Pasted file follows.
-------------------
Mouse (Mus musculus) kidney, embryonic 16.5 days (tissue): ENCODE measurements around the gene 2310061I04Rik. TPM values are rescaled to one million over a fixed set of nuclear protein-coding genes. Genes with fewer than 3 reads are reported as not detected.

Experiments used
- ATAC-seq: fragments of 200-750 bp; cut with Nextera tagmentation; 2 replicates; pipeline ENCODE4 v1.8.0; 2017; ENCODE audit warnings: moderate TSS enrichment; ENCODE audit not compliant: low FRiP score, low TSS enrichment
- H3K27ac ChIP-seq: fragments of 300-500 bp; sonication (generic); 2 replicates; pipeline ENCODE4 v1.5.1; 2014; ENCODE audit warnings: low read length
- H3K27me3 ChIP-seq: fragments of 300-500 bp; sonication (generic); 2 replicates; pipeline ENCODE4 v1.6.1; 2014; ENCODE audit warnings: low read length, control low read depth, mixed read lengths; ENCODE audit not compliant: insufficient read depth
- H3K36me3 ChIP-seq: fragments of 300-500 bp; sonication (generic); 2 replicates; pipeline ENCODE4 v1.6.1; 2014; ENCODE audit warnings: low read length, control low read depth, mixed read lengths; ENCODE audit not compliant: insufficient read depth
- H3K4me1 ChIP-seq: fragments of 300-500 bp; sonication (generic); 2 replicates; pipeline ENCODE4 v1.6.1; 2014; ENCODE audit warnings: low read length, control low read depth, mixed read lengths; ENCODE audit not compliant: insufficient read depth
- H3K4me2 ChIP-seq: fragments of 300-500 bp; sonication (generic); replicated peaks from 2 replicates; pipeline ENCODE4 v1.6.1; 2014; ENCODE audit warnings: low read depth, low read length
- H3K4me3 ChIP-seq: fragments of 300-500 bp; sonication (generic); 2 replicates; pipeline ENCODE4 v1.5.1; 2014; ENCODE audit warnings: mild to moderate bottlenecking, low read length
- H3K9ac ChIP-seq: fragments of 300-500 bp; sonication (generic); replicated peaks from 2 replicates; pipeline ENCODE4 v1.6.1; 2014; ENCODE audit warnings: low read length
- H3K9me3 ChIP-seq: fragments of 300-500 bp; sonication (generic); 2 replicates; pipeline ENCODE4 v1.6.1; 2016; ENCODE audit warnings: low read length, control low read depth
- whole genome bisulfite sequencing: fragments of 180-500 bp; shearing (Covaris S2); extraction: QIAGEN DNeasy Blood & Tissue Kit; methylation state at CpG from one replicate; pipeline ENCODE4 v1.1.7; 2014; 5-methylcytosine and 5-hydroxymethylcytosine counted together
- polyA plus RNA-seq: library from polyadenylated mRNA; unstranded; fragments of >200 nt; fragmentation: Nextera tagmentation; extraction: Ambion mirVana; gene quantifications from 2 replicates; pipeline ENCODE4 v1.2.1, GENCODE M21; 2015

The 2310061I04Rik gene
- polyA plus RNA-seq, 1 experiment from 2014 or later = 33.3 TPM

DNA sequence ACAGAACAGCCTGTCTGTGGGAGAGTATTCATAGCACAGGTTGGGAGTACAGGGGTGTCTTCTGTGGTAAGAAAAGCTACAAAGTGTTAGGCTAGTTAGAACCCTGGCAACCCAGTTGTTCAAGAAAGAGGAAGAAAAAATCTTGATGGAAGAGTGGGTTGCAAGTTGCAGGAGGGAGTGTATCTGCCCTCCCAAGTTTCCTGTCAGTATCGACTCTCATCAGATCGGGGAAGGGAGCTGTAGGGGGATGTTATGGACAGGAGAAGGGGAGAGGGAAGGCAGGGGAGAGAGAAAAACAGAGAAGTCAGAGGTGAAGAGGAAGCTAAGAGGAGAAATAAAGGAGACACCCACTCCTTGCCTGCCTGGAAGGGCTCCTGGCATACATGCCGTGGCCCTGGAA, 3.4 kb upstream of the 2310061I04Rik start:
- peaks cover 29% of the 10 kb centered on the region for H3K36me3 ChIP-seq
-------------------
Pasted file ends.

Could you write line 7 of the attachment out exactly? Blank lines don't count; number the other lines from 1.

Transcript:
- H3K4me1 ChIP-seq: fragments of 300-500 bp; sonication (generic); 2 replicates; pipeline ENCODE4 v1.6.1; 2014; ENCODE audit warnings: low read length, control low read depth, mixed read lengths; ENCODE audit not compliant: insufficient read depth